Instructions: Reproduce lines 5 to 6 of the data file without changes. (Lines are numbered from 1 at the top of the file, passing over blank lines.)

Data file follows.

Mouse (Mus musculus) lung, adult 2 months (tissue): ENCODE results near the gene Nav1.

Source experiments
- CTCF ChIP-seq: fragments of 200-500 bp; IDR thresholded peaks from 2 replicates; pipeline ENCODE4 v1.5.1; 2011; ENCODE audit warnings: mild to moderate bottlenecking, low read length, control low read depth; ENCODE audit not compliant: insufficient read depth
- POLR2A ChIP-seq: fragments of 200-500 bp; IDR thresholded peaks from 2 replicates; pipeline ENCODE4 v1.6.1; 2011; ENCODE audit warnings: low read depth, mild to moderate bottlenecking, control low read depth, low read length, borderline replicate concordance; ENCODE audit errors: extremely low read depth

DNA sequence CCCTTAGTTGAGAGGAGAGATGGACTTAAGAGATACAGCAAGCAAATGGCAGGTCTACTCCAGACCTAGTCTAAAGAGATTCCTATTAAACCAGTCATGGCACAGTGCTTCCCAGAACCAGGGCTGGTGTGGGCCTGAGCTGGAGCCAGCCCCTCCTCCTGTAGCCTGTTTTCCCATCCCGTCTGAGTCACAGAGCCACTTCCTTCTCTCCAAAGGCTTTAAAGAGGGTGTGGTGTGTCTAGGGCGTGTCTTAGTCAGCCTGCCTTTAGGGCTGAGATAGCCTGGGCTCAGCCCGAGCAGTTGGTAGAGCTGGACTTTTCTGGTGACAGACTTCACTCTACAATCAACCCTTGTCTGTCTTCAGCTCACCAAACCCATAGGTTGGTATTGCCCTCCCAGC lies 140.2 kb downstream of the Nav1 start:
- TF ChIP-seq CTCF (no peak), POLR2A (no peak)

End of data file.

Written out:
DNA sequence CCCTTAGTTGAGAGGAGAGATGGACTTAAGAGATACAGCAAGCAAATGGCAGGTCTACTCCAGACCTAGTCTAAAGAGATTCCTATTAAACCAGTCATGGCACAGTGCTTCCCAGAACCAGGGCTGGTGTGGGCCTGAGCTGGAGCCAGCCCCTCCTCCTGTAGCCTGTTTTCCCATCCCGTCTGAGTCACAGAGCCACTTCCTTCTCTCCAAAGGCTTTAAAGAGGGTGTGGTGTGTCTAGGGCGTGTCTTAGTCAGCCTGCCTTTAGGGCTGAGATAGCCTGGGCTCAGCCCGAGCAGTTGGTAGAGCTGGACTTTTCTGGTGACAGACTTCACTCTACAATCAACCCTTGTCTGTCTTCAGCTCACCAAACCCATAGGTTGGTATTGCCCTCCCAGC lies 140.2 kb downstream of the Nav1 start:
- TF ChIP-seq CTCF (no peak), POLR2A (no peak)